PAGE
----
The oxygenated carotenoid zeaxanthin provides numerous benefits to human health due to its antioxidant properties. Especially it is linked to protecting, together with the xanthophyll lutein, the retina in the human eye by filtering harmful blue light thus delaying the progression of age‐related macular degeneration (AMD), the most prevalent cause of blindness in developed countries. Despite its high nutritional value, zeaxanthin is less available than other substantial carotenoids in our diet.
To solve this shortage, we chose to develop a new food source that would contain a high concentration of natural zeaxanthin. Tomato (Solanum lycopersicum L.) was selected as the target plant since it is the second largest vegetable crop grown worldwide and its fruit characteristically synthesizes and accumulates a high concentration of carotenoids.
We employed two genetic approaches in order to enhance zeaxanthin biosynthesis in tomato fruit: a transgenic metabolic engineering and classical genetic breeding. A nontransgenic tomato line, named ‘Xantomato’, was generated whose fruit accumulated zeaxanthin at a concentration of 39 μg/g fresh weight (or 577 μg/g dry weight), which comprised ca. 50% of total fruit carotenoids compared to zero in the wild type. This is the highest concentration of zeaxanthin reached in a primary crop.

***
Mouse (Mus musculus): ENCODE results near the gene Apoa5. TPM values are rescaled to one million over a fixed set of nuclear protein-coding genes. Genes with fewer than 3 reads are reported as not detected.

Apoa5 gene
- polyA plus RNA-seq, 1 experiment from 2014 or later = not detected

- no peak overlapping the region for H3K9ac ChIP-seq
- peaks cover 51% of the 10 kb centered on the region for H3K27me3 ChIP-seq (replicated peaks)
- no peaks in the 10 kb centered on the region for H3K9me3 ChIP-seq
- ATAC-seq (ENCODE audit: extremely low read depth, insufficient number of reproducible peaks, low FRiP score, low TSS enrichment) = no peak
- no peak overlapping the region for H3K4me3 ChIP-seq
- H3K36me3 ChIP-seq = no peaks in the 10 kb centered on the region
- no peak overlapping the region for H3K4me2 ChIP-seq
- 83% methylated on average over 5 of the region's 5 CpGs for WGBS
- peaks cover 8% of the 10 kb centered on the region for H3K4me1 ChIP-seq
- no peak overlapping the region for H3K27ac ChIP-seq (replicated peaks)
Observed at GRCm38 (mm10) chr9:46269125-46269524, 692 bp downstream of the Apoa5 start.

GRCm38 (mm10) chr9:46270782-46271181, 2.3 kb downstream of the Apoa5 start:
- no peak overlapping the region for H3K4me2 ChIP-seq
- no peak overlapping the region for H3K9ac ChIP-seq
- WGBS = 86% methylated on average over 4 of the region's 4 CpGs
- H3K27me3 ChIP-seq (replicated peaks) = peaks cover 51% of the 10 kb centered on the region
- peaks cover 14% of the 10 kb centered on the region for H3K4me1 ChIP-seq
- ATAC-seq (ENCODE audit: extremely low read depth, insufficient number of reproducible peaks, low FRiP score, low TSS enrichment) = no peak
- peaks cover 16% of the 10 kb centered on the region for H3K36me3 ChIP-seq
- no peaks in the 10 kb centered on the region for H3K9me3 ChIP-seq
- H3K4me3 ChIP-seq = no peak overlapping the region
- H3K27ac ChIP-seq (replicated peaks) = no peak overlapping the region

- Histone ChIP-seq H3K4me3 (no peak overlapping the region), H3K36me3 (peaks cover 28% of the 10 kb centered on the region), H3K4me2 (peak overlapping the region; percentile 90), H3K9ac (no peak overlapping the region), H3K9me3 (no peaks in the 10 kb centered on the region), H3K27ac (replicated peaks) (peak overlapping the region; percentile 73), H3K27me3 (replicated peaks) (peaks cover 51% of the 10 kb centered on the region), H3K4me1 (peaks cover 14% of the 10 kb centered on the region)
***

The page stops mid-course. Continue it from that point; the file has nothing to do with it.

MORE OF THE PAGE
Xantomato can potentially increase zeaxanthin availability in the human diet and serve as raw material for industrial applications.
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